I’ll be honest, when I saw the Derry team on Twitter last night, I checked it twice. 14 changes from last weekends win over Kildare. I know they are through to the semi finals, but I was looking forward to seeing these two sides meet. They both have been the scoring kingpins of the Division 1.
Mayo’s Mikey Sweeney in action against Derry, James Stephen’s Park Ballina, NFL February 2009. (pic: Sportsfile)
I tweeted that either Derry have a squad as big as Dublin, or this one will be a cakewalk for Horan’s men. But Brian McIver has proved his shrewdness this season so far. He’s been building this squad up since he took over in 2012 and having secured their first trip to Croke Park this year, he’s now just looking for options. The only player to get the nod from last weekend is Emmet McGuckin, who moves from full forward to midfield to partner Niall Holly.
It’s fair to say Mayo should win this handy enough – sure 99% of this Derry team have had little or no run out this season yet. And if they do, they will probably face the Northerners again next weekend. But this is where the challenge arrives. It will suit Derry to just fulfill the fixture, while Mayo show their full hand and only meet the opposing side’s reserves.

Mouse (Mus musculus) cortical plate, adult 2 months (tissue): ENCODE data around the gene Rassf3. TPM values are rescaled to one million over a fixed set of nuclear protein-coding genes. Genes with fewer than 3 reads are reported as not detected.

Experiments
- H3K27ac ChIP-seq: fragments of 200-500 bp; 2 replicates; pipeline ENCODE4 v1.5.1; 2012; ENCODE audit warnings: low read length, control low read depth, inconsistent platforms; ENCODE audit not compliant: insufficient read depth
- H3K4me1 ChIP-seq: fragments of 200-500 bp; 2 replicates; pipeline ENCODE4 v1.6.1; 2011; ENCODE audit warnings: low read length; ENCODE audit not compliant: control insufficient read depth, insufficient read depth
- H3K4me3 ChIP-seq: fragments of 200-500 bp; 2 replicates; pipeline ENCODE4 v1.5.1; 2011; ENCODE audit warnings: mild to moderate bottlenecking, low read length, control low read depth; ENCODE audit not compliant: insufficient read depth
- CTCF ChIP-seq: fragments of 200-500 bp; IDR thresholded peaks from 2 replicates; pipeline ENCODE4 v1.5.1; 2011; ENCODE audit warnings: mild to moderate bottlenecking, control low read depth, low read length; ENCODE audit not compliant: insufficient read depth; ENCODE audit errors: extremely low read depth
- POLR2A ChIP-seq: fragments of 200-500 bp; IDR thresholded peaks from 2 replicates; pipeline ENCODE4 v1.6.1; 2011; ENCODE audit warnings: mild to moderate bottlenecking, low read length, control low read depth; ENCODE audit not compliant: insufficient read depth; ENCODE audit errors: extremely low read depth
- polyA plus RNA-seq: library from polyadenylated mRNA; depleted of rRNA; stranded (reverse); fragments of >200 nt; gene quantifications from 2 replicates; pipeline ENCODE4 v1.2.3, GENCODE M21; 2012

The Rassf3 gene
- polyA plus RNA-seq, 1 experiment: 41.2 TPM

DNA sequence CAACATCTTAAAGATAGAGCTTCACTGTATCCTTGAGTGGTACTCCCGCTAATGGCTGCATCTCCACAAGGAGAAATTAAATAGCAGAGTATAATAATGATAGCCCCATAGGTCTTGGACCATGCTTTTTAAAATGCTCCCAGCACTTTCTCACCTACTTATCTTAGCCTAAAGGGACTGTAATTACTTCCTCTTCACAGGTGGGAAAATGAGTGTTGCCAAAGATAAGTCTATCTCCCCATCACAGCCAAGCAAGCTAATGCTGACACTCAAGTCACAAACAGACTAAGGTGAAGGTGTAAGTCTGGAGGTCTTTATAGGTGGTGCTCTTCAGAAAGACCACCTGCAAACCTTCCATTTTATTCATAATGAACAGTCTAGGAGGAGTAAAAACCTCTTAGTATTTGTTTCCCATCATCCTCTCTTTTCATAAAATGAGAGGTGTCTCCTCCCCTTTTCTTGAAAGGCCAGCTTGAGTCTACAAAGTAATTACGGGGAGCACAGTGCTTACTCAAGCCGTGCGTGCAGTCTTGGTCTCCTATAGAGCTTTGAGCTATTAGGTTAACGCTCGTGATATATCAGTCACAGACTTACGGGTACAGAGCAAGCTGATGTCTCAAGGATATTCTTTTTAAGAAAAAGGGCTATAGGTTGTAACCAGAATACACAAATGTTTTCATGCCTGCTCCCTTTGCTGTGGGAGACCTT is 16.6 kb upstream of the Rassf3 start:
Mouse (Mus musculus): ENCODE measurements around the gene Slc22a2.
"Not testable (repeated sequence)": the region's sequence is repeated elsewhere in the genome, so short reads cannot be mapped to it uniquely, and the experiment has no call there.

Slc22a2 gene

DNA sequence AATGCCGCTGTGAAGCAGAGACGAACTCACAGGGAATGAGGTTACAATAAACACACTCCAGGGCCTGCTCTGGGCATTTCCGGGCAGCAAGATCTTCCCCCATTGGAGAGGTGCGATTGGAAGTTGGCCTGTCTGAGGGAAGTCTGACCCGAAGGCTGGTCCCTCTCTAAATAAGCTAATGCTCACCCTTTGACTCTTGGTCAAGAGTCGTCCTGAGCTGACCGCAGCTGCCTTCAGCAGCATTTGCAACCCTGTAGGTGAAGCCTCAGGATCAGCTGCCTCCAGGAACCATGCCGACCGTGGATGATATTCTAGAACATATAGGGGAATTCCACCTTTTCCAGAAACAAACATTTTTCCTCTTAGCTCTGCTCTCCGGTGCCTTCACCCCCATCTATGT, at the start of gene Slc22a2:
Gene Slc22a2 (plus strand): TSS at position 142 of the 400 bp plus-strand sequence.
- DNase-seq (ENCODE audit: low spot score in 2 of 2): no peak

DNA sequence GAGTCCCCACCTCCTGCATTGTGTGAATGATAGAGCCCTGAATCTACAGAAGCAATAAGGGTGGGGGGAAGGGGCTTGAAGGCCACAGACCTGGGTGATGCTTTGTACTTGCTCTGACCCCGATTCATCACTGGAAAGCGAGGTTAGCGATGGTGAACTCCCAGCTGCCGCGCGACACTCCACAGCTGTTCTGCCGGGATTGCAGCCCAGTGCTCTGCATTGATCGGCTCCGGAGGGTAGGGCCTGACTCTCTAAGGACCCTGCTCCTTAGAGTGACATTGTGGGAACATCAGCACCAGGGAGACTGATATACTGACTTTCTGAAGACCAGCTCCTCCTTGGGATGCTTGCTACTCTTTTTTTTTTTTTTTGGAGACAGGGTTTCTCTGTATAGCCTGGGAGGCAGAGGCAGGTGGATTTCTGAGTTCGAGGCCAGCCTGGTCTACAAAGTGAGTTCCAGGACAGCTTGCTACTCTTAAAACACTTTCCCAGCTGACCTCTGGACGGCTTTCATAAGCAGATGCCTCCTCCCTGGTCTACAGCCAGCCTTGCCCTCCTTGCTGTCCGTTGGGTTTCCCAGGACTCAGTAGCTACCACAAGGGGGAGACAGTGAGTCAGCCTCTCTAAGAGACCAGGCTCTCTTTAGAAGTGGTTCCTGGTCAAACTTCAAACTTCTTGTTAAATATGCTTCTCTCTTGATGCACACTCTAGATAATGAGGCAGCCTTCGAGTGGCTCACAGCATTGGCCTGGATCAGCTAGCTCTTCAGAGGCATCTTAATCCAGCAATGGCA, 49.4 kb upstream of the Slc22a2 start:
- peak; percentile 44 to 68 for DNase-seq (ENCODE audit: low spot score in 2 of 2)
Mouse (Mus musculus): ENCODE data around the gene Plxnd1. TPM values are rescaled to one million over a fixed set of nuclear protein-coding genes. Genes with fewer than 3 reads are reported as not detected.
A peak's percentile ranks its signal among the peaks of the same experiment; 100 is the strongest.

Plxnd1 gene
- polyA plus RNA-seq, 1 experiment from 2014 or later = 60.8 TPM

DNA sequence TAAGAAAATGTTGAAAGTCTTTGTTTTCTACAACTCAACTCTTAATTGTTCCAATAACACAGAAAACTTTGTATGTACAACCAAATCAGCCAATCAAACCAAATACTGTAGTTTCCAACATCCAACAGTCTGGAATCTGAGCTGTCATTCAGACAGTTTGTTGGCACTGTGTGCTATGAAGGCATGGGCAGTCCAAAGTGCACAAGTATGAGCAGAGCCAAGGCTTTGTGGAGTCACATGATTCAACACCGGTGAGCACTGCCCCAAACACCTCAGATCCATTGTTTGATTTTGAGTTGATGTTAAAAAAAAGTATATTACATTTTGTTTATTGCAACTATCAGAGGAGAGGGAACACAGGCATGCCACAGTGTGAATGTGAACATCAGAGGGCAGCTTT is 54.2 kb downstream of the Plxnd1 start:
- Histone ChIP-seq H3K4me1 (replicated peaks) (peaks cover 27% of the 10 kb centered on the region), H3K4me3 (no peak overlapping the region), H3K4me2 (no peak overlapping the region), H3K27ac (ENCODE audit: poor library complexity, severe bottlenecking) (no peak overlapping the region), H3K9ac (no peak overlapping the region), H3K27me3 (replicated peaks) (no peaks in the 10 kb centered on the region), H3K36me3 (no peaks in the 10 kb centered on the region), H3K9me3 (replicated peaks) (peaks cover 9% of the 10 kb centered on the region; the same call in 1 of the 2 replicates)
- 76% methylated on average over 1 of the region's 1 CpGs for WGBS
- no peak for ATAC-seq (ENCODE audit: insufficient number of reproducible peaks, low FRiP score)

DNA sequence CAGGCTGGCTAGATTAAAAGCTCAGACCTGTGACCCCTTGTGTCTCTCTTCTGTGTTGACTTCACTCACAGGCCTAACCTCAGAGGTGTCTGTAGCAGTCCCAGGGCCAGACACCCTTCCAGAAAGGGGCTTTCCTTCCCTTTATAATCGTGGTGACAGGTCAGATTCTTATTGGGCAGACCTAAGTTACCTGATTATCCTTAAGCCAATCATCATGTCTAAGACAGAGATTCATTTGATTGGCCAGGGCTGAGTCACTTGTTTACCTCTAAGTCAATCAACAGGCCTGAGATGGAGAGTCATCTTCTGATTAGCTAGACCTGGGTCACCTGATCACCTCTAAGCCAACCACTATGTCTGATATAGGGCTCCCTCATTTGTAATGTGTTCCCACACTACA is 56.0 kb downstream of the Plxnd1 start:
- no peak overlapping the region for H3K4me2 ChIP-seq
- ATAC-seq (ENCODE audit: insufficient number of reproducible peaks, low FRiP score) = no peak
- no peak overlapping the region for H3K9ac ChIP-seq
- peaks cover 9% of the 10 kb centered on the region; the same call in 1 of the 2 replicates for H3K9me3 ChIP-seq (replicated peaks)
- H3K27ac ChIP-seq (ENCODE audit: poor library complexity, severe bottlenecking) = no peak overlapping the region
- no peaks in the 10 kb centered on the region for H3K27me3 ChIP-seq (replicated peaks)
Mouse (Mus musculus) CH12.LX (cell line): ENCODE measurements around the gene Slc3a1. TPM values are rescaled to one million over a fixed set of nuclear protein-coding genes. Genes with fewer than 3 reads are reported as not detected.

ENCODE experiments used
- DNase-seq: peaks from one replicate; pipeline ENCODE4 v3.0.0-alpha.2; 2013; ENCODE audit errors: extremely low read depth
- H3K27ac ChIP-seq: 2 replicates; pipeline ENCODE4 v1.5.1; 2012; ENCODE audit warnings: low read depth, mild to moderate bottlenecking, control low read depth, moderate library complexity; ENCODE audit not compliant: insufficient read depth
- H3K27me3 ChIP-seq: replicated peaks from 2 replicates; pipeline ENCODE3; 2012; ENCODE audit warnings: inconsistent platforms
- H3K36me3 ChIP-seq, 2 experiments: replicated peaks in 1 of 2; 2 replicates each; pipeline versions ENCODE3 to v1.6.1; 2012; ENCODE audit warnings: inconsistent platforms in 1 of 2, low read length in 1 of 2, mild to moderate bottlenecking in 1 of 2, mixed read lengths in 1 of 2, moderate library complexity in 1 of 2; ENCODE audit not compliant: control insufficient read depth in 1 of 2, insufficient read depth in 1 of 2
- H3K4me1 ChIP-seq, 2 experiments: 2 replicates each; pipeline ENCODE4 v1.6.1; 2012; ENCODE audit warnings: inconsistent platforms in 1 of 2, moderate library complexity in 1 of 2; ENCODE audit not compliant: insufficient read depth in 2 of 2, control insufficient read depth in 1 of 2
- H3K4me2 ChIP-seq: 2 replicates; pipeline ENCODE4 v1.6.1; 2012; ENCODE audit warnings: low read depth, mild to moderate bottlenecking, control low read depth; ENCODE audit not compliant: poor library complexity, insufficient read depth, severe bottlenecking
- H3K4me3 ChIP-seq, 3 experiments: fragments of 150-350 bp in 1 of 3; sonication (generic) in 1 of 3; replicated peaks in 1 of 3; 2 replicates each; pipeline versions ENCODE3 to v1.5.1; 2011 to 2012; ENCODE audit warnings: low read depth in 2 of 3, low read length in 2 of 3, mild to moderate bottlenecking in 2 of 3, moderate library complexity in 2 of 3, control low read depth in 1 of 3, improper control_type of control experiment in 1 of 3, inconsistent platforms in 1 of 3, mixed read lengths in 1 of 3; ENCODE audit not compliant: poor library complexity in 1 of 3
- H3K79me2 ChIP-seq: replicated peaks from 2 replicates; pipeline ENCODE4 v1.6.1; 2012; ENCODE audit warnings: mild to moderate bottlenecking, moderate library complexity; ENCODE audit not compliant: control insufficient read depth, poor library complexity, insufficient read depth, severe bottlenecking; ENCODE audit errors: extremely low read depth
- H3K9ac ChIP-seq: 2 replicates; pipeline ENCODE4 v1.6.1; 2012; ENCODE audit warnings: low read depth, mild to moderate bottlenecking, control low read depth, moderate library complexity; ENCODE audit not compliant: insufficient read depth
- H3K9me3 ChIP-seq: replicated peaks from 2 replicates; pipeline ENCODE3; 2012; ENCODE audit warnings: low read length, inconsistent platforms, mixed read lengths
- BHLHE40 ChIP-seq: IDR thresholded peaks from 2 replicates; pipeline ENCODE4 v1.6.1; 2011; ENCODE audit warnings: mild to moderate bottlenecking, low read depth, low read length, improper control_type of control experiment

In four weeks time, the Mayo squad, along with a cargo of Mayo supporters will hit for the Bronx. So James Horan and Co. will want to get into the semi finals to increase game time for the likes of Cillian O’Connor, Donal Vaughan and Jason Gibbons. Not so much in preparation for New York, but more so beyond that.
It’s show time now and shaky league openers and FBD games are a distant memory. It’s all about one thing, and from Sunday on it starts. A Division 1 league semi, a possibility of reaching the final and a trip to New York is the perfect precursor to what, we all hope, will be a long, and dare I say it, a sparkling silver summer season.
Remember to bring plenty of colour and flags on Sunday!
It’s Wednesday, and we’re heading towards the better half of the week, meaning it’s time once again to lift the heads and start looking forward to the weekend’s GAA action. This Sunday sees Mayo welcome Derry to Elverys MacHale Park in the final round of the Allianz National Football League, at the later throw-in time of 3pm.
Mayo are in a promising position, with a win against second-placed Derry guaranteeing us a spot in the semi-finals on April 13th. Two intriguing deciders lie ahead, with Dublin travelling away (for a change) to Tyrone, but it’s Castlebar on which we’ll be focusing and in a practice run for the championship days ahead, Club ’51 will be ramping the campaign up a notch and starting to make ourselves seen and heard.
Sunday will see us moving out of the stand and onto the terraces for the first time, and will be basing ourselves beside the media tower (on the bacon factory side). This will allow us to congregate in one area, regardless of what time we arrive at – something that has, up to this point been difficult in the stand.